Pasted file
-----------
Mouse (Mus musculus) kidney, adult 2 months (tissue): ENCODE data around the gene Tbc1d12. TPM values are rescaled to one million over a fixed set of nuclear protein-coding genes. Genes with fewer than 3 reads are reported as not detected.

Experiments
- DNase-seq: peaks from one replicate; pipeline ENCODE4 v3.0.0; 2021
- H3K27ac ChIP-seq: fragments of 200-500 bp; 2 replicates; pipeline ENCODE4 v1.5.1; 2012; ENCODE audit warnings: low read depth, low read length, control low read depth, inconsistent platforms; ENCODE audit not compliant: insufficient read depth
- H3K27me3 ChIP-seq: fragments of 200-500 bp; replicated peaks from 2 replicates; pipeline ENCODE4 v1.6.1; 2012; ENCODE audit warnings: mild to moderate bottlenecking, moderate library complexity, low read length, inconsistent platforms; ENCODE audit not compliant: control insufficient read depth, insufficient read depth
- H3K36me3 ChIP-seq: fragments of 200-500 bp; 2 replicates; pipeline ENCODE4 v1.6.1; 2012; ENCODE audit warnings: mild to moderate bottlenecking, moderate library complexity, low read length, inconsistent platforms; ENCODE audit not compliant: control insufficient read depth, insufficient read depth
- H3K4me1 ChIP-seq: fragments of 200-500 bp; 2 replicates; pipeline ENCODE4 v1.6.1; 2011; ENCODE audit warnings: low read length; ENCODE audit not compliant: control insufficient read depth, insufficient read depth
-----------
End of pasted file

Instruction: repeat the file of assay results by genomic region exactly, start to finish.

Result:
Mouse (Mus musculus) kidney, adult 2 months (tissue): ENCODE data around the gene Tbc1d12. TPM values are rescaled to one million over a fixed set of nuclear protein-coding genes. Genes with fewer than 3 reads are reported as not detected.

Experiments
- DNase-seq: peaks from one replicate; pipeline ENCODE4 v3.0.0; 2021
- H3K27ac ChIP-seq: fragments of 200-500 bp; 2 replicates; pipeline ENCODE4 v1.5.1; 2012; ENCODE audit warnings: low read depth, low read length, control low read depth, inconsistent platforms; ENCODE audit not compliant: insufficient read depth
- H3K27me3 ChIP-seq: fragments of 200-500 bp; replicated peaks from 2 replicates; pipeline ENCODE4 v1.6.1; 2012; ENCODE audit warnings: mild to moderate bottlenecking, moderate library complexity, low read length, inconsistent platforms; ENCODE audit not compliant: control insufficient read depth, insufficient read depth
- H3K36me3 ChIP-seq: fragments of 200-500 bp; 2 replicates; pipeline ENCODE4 v1.6.1; 2012; ENCODE audit warnings: mild to moderate bottlenecking, moderate library complexity, low read length, inconsistent platforms; ENCODE audit not compliant: control insufficient read depth, insufficient read depth
- H3K4me1 ChIP-seq: fragments of 200-500 bp; 2 replicates; pipeline ENCODE4 v1.6.1; 2011; ENCODE audit warnings: low read length; ENCODE audit not compliant: control insufficient read depth, insufficient read depth